Visitors will see 100 more trees on Capitol Campus in the coming months as part of a national challenge around celebrating trees and forests. The Department of Enterprise Services planted the Washington state tree — a Western Hemlock — during the rainy kickoff event on Capitol Campus Friday with local leaders and Evergreen State College students standing nearby.
Ten other trees were planted this week through a partnership between DES (in charge of planting and maintaining the trees) and the Department of Natural Resources (in charge of purchasing many of the trees). The project should be completed by next April.
2020 marks the National Association of State Foresters 100th year. To celebrate, each state can complete a unique, 100-themed challenge around trees and forests.
Washington is among the first three states that announced how they will complete the nationwide Centennial Challenge.
Gov. Jay Inslee signed budgets during the legislative session that dedicates money toward various tree and forest projects. The money will help fund a Douglas fir disease study, expand Washington State University fruit tree research and fund $85 million for the Washington Wildlife and Recreation Program. The program includes statewide forestland preservation grants.
Inslee also recently proclaimed October as Urban and Community Forestry Month.
“It’s our obligation to be better stewards of the natural world,” Inslee said. “And what better way to do that in our urban spaces than to beautify small plots of earth. Trees stand as a poignant reminder of why we fight climate change.”
Urban forests can lessen the effects of climate change by:
- Producing oxygen, which improves local air quality.
- Shading and cooling small areas, which reduces urban heat islands and lowers local temperatures.
- Protecting smaller wildlife habitat that may be threatened by urban growth or changing environments.
- Intercepting and filtering out pollutants carried by storm water runoff that would otherwise end up in our waterways.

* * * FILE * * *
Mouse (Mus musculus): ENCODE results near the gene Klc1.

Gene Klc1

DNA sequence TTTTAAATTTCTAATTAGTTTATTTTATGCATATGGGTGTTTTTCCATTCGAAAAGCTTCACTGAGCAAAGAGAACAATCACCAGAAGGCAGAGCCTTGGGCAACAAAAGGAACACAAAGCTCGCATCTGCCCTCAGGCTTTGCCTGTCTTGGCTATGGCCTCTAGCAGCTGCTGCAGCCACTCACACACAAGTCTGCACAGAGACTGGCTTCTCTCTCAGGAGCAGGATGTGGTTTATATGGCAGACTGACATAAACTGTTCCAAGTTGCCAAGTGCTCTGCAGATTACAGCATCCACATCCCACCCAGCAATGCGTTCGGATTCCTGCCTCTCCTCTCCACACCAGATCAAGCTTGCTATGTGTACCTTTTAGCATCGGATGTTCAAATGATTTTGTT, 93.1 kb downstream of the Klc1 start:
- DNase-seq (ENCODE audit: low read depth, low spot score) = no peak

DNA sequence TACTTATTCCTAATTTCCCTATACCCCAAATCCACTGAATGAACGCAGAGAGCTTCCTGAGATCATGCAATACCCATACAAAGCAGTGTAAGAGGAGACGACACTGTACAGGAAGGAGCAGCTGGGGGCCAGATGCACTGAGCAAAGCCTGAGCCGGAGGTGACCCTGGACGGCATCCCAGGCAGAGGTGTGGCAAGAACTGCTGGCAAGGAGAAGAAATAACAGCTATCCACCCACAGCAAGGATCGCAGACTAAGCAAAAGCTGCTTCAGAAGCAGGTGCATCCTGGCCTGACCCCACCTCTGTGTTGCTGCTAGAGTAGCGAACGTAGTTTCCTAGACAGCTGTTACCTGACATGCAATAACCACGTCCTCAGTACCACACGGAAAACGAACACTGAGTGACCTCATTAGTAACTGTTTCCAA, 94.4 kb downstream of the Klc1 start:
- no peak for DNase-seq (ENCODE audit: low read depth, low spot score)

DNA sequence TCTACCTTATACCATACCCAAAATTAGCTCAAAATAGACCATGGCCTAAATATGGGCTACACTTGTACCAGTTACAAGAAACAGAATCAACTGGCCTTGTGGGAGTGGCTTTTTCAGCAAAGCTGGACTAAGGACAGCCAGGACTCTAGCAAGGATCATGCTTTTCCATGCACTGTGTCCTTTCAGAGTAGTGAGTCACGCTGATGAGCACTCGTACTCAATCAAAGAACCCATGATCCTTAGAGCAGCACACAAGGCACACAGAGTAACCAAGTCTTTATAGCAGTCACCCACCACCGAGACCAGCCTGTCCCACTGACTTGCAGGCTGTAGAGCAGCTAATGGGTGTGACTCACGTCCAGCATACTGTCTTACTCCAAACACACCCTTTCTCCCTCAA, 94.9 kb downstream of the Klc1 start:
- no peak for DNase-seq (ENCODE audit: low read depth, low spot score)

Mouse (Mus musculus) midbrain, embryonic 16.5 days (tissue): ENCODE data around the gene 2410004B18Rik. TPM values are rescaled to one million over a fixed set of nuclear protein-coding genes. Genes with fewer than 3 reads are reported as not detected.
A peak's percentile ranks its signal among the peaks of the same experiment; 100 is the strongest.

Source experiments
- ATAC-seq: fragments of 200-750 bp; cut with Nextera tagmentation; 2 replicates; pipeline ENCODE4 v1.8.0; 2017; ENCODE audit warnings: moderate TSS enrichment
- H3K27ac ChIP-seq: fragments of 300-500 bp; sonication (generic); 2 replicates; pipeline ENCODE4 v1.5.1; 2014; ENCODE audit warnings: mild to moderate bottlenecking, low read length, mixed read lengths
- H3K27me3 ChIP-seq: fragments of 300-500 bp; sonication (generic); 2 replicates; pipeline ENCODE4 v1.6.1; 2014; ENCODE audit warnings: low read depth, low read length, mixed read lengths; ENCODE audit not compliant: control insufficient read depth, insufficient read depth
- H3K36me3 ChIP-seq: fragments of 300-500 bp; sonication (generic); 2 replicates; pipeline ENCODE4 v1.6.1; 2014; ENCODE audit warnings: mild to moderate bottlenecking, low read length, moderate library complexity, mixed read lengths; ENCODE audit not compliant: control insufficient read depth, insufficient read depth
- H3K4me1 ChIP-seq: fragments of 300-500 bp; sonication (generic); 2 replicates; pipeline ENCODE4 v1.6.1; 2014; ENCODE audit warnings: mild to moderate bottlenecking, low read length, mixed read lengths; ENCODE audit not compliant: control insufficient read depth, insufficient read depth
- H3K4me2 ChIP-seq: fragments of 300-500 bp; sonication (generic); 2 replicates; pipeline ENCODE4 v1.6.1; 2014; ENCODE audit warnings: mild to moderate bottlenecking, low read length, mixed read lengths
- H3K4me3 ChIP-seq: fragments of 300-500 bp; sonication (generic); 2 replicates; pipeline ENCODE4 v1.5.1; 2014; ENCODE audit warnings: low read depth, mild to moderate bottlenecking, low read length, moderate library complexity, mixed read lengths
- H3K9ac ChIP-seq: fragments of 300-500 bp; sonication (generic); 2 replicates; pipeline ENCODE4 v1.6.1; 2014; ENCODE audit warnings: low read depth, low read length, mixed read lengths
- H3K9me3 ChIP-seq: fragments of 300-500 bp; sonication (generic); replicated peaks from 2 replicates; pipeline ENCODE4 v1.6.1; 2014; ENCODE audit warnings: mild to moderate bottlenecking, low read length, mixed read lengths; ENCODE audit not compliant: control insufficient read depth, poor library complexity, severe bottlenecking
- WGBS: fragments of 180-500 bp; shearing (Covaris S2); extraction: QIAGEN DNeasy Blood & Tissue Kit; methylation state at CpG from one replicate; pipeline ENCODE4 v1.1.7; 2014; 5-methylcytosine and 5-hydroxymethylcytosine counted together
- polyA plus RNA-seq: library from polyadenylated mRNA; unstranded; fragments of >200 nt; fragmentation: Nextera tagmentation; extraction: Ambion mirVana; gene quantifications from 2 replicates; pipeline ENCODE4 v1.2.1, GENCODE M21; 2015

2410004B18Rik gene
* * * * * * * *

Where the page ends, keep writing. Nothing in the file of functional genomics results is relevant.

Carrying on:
Three new moons trees will be added to the campus as part of this challenge. The new trees were grown from cuttings from the original campus moon tree, which was grown from a seed that traveled to the moon during the Apollo 14 mission in 1971.
A main goal of the Centennial Challenge is to plant a variety of tree sizes and ages so that the campus won’t show large gaps in the future once existing trees reach the end of their life cycles.
DES Director Chris Liu said this project will benefit anyone who visits the area.
“We are excited to partner with DNR to bring 100 new trees to the Capitol Campus,” Liu said. “A healthy and diverse urban forest is important here, where thousands of people visit, work and do the business of government.”
DES will use two landscaping plans for the project, both of which are based on the original campus design as well as overall master planning for the campus area.
Commissioner of Public Lands Hilary Franz said the trees will benefit Washingtonians in a variety of ways.
“The new trees that will be planted not only add beauty to the Capitol Campus, they also clean the air and water, increase biodiversity, and improve physical and mental health,” Franz said. “When we plant more trees in our cities, we create cities that are healthier, cooler and better places to live.”
Many of the trees on campus are more than 100 years old. They were included in the original campus design since they were already part of the existing Olympia neighborhood. According to DNR, some of these “legacy trees” are living several years longer than expected in the urban setting because of efforts to extend and maintain the trees’ health.
State Forester George Geissler said it’s time to celebrate our trees.
“We keep branching out,” Geissler said at the event. “We have trees all around us but those trees connect further into our forests and into the wilderness that sustains us. It’s our responsibility to provide the care for these forests.”
Workers will remove two campus trees — Norway Maple trees — in the coming weeks because these legacy trees are rotting from the inside out. Workers will also prune and improve two other Norway Maple trees to extend their lives. Although the trees have some health issues, experts say the problems are currently manageable.
For the past seven years, Evergreen students have used the area as a learning lab to better understand trees.
As of today, Washington is the only state that will plant 100 trees for this challenge. North Carolina officials announced they will document the forestry work in each of their 100 counties. And Massachusetts organizations will identify 100 unique and significant trees across the state, and label each one a “legacy tree” for its compelling size, age, history, botanical interest or species.
For more information, you can visit the Department of Natural Resource’s website.